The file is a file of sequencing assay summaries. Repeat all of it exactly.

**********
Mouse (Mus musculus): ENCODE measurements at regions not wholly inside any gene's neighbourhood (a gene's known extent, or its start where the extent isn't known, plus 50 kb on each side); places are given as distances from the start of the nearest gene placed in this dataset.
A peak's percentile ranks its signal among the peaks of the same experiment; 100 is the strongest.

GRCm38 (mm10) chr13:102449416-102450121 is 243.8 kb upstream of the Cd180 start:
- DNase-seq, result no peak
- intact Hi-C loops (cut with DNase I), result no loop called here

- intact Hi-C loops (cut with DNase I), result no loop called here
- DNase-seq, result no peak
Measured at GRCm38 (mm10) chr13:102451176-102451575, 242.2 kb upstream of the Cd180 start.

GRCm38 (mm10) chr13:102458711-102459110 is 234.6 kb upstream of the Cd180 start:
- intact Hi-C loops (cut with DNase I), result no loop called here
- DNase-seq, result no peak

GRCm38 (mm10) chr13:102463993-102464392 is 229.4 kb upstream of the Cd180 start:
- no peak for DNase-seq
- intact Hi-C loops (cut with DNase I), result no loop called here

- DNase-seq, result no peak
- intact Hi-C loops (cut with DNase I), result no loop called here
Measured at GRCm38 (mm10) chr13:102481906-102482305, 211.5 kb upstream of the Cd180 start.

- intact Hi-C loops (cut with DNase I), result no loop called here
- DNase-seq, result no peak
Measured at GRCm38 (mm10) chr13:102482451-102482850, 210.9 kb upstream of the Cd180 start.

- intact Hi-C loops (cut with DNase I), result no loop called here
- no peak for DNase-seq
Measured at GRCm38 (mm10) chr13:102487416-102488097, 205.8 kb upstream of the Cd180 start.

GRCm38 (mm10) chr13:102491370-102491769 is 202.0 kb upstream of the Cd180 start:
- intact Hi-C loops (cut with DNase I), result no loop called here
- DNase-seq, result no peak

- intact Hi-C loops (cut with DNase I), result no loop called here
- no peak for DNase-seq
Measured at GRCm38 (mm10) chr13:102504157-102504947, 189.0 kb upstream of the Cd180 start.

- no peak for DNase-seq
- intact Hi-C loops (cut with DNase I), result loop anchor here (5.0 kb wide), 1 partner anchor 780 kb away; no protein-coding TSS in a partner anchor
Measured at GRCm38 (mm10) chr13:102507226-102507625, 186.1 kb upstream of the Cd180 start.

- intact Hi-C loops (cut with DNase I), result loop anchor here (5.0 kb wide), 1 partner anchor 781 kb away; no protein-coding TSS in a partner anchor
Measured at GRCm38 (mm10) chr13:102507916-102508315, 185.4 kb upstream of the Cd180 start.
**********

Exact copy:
Mouse (Mus musculus): ENCODE measurements at regions not wholly inside any gene's neighbourhood (a gene's known extent, or its start where the extent isn't known, plus 50 kb on each side); places are given as distances from the start of the nearest gene placed in this dataset.
A peak's percentile ranks its signal among the peaks of the same experiment; 100 is the strongest.

GRCm38 (mm10) chr13:102449416-102450121 is 243.8 kb upstream of the Cd180 start:
- DNase-seq, result no peak
- intact Hi-C loops (cut with DNase I), result no loop called here

- intact Hi-C loops (cut with DNase I), result no loop called here
- DNase-seq, result no peak
Measured at GRCm38 (mm10) chr13:102451176-102451575, 242.2 kb upstream of the Cd180 start.

GRCm38 (mm10) chr13:102458711-102459110 is 234.6 kb upstream of the Cd180 start:
- intact Hi-C loops (cut with DNase I), result no loop called here
- DNase-seq, result no peak

GRCm38 (mm10) chr13:102463993-102464392 is 229.4 kb upstream of the Cd180 start:
- no peak for DNase-seq
- intact Hi-C loops (cut with DNase I), result no loop called here

- DNase-seq, result no peak
- intact Hi-C loops (cut with DNase I), result no loop called here
Measured at GRCm38 (mm10) chr13:102481906-102482305, 211.5 kb upstream of the Cd180 start.

- intact Hi-C loops (cut with DNase I), result no loop called here
- DNase-seq, result no peak
Measured at GRCm38 (mm10) chr13:102482451-102482850, 210.9 kb upstream of the Cd180 start.

- intact Hi-C loops (cut with DNase I), result no loop called here
- no peak for DNase-seq
Measured at GRCm38 (mm10) chr13:102487416-102488097, 205.8 kb upstream of the Cd180 start.

GRCm38 (mm10) chr13:102491370-102491769 is 202.0 kb upstream of the Cd180 start:
- intact Hi-C loops (cut with DNase I), result no loop called here
- DNase-seq, result no peak

- intact Hi-C loops (cut with DNase I), result no loop called here
- no peak for DNase-seq
Measured at GRCm38 (mm10) chr13:102504157-102504947, 189.0 kb upstream of the Cd180 start.

- no peak for DNase-seq
- intact Hi-C loops (cut with DNase I), result loop anchor here (5.0 kb wide), 1 partner anchor 780 kb away; no protein-coding TSS in a partner anchor
Measured at GRCm38 (mm10) chr13:102507226-102507625, 186.1 kb upstream of the Cd180 start.

- intact Hi-C loops (cut with DNase I), result loop anchor here (5.0 kb wide), 1 partner anchor 781 kb away; no protein-coding TSS in a partner anchor
Measured at GRCm38 (mm10) chr13:102507916-102508315, 185.4 kb upstream of the Cd180 start.